Featured Project

September 26, 2018


Developing a new tissue preservation method inspired by Tardigrades

There are two common methods to preserve cell-culture tissue samples used for biomedical research. One way is to use formaldehyde or formalin. This method is great at maintaining cell structure, but damages important DNA or proteins. The other method is to flash-freeze tissues using liquid nitrogen, which is great at preserving proteins and DNA, but expensive.

This experiment is inspired by the environmentally-resilient Tardigrade. Tardigrade species can survive extreme conditions, such as exposure to extreme temperatures, radiation, and starvation. Most importantly, they can survive desiccation, which is extreme dryness in waterless environment.

This project will test a new method to preserve genetic information in tissue samples, and then compare the methods' effectiveness over several months. Their goal is to develop a new method which could speed up field-based clinical work.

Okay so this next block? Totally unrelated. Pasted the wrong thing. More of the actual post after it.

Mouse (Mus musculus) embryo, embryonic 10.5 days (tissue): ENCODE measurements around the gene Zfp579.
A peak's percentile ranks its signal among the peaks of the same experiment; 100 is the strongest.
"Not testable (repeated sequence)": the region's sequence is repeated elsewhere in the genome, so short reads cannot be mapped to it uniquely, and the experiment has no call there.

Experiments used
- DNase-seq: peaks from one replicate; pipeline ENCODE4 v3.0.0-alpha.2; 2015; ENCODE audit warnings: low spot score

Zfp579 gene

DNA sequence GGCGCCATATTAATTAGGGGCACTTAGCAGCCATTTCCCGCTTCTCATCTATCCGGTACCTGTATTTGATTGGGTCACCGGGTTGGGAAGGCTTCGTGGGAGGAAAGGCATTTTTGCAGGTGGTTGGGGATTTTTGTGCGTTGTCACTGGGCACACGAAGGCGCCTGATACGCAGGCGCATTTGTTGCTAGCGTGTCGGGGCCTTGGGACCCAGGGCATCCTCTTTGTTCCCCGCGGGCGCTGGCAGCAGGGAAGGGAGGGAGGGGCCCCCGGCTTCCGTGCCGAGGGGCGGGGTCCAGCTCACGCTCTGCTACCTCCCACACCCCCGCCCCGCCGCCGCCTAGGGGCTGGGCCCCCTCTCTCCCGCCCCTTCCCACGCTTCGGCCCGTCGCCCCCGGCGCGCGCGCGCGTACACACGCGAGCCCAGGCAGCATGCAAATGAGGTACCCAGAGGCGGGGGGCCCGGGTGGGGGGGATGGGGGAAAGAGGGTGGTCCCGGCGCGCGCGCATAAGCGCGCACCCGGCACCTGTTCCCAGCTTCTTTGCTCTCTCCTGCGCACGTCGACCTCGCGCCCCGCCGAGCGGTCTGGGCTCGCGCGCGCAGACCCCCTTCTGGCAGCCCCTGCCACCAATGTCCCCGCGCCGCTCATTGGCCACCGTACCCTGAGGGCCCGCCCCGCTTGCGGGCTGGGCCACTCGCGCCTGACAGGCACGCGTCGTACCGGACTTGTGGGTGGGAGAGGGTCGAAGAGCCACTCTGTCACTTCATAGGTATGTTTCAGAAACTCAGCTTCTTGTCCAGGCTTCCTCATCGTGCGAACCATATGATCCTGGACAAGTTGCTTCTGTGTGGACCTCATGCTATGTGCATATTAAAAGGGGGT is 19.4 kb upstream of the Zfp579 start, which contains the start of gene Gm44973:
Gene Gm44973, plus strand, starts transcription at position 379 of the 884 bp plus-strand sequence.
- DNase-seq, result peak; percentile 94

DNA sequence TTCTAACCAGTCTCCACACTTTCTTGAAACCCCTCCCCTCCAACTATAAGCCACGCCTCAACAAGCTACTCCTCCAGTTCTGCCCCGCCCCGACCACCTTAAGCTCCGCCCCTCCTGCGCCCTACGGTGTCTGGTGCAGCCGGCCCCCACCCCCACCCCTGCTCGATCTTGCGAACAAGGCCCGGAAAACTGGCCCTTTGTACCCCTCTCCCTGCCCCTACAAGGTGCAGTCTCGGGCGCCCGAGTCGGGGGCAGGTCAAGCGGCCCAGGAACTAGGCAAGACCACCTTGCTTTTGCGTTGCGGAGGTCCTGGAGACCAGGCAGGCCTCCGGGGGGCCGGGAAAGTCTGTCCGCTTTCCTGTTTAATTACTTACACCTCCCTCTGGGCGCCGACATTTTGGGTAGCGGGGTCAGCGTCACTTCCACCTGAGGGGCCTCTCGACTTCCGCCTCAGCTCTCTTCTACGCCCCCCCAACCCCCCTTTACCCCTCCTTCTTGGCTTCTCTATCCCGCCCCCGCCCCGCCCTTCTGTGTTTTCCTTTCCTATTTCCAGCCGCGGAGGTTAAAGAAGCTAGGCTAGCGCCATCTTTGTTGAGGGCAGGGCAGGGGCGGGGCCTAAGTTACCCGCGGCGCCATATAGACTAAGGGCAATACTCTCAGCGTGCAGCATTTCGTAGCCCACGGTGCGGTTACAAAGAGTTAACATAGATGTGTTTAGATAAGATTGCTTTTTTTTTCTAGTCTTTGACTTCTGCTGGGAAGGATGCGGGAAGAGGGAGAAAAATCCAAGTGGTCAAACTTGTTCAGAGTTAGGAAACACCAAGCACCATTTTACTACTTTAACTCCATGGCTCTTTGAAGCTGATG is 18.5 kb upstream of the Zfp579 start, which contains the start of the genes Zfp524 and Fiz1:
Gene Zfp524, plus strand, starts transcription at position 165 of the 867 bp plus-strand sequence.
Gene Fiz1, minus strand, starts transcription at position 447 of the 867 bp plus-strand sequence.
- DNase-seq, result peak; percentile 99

Featured Results

Crowdfunded scientific discoveries

Puerto Rico tree study recommends immediate effort to increase urban canopy cover lost during hurricanes Irma and María

A year has passed since hurricanes María and Irma hit Puerto Rico. As part of the recovery since then, Sofia Lora and a team of undergrads at University of Puerto Rico - Río Piedras worked with FEMA to assess the damage to the urban tree ecosystems.

The $5,545 provided by 51 Experiment backers helped the team to quickly gather data on the residential trees post hurricane. The results are now published in a report for the U.S. Forest Service, and shared with backers.

This report is being used to aid the decision-making process as Puerto Rico continues to recover.

Sofia ended her results lab note with:

"Your contributions allowed us to do what we love when we had no means, no hope and felt powerless. We walked our roads, we talked to our people, we helped who we could, we measured our trees and we accomplished."

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